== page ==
Fall 2017

Recent Publications Highlight Breadth of Michigan Law Faculty

Michigan Law faculty are leaders in their disciplines, which run the gamut from business law to blood feuds. Apart from their teaching and research, the Law School’s faculty also are prolific and diverse writers, as evidenced by recent publications. 

From gender relations and Nazi thefts to evidence and ancient Rome, recent faculty publications reflect the authors’ respective areas of expertise and interests. 

And from seminal reference books to philosophical treatises to a fictional page-turner, they all demonstrate the linguistic versatility of our faculty.

Butterfly Politics

Butterfly Politics

(Belknap Press, 2017)
Catharine A. MacKinnon, Elizabeth A. Long Professor of Law

The minuscule motion of a butterfly’s wings can trigger a tornado half a world away, according to chaos theory. Under the right conditions, small, simple actions can produce large, complex effects. Similarly, MacKinnon argues that the right seemingly minor interventions in the legal realm can have a butterfly effect that generates major social and cultural transformations.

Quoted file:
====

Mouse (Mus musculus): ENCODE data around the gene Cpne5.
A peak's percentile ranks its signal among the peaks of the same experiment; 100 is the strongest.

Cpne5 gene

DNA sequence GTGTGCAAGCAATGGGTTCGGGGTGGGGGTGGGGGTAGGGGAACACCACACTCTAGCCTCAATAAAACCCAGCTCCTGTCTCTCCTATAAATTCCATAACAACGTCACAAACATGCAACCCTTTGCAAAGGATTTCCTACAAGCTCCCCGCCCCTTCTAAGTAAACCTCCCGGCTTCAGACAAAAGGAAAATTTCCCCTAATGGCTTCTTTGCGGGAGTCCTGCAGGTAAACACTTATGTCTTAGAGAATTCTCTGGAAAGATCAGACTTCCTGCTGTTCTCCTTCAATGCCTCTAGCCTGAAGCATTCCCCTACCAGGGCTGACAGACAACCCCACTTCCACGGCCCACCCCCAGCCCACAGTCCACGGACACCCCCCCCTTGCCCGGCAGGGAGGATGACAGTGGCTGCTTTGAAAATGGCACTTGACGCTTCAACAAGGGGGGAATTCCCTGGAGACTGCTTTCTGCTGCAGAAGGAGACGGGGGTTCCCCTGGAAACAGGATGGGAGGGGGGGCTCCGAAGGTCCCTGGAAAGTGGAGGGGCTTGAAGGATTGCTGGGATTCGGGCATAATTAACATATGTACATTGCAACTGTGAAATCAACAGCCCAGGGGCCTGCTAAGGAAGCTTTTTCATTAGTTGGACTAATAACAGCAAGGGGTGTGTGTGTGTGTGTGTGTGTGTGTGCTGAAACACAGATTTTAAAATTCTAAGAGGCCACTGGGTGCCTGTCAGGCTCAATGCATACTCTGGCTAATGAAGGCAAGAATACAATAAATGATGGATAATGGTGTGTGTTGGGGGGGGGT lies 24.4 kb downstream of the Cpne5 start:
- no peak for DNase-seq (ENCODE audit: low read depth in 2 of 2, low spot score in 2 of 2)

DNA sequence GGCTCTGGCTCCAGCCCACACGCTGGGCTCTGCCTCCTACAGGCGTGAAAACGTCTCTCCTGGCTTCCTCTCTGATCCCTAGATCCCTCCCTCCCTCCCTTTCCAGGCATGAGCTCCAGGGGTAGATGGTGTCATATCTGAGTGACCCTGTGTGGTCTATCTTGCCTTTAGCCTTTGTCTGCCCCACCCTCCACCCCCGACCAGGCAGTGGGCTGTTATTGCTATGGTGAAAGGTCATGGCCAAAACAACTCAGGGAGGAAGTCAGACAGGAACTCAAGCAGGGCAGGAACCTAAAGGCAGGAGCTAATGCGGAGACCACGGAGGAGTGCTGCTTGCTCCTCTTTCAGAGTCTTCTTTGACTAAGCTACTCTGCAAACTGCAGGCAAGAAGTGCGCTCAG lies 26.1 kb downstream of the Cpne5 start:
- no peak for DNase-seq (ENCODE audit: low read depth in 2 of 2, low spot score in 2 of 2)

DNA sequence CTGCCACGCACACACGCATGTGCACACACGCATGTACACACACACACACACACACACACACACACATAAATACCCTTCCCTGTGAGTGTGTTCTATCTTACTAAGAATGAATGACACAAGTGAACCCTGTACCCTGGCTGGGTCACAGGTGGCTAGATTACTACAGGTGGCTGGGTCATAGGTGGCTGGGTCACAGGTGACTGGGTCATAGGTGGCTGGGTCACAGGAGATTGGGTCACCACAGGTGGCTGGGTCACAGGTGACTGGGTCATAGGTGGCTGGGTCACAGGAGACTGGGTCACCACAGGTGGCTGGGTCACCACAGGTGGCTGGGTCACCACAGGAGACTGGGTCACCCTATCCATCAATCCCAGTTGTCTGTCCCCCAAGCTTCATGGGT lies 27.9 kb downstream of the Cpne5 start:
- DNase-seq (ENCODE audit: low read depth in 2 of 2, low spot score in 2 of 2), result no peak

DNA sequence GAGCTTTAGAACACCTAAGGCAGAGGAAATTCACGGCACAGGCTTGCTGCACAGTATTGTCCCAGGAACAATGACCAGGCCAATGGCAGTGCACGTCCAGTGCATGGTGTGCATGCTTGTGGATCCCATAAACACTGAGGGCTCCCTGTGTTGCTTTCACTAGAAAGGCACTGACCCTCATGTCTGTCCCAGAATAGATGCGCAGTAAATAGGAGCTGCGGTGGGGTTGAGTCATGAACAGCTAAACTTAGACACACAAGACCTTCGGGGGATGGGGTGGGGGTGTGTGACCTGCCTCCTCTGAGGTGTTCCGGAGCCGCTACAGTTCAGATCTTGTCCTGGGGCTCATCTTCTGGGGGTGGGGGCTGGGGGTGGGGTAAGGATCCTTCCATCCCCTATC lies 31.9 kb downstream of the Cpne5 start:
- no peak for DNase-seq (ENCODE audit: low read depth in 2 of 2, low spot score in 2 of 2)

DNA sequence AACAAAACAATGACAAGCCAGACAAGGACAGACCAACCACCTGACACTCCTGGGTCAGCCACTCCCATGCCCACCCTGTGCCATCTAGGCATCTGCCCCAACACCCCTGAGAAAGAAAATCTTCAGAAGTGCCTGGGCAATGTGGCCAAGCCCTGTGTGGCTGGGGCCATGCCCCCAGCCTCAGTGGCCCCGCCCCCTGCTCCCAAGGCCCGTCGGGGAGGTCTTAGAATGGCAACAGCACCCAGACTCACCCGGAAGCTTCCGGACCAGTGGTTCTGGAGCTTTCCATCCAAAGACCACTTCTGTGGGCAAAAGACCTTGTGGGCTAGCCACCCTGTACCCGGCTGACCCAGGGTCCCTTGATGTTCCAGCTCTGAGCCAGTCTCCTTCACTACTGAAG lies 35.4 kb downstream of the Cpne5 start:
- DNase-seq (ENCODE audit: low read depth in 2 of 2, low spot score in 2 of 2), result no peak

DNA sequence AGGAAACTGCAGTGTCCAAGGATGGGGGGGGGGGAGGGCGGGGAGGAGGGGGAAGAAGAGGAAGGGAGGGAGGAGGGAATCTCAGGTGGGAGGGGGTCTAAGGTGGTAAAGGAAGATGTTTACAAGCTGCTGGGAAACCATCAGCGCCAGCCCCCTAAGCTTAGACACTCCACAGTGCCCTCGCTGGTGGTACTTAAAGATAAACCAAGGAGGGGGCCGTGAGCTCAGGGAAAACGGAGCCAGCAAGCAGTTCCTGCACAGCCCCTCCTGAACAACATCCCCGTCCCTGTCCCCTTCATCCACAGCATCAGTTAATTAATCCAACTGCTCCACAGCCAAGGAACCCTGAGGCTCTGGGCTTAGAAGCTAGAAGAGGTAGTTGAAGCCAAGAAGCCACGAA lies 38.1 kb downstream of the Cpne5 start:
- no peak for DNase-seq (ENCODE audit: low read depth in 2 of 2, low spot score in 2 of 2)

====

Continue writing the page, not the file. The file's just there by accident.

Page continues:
Butterfly Politics brings this incisive understanding of social causality to a wide-ranging exploration of gender relations. The pieces collected here—many published for the first time—provide a new perspective on MacKinnon’s career as a pioneer of legal theory and practice and an activist for women’s rights. Its central concerns of gender inequality, sexual harassment, rape, pornography, and prostitution have defined MacKinnon’s intellectual, legal, and political pursuits for more than 40 years. Though differing in style and approach, the selections all share the same motivation: to end inequality, including abuse, in women’s lives. A powerful critique of the legal and institutional denial of reality that perpetuates practices of gender inequality, Butterfly Politics provides a model of what principled, effective, socially conscious engagement with law looks like.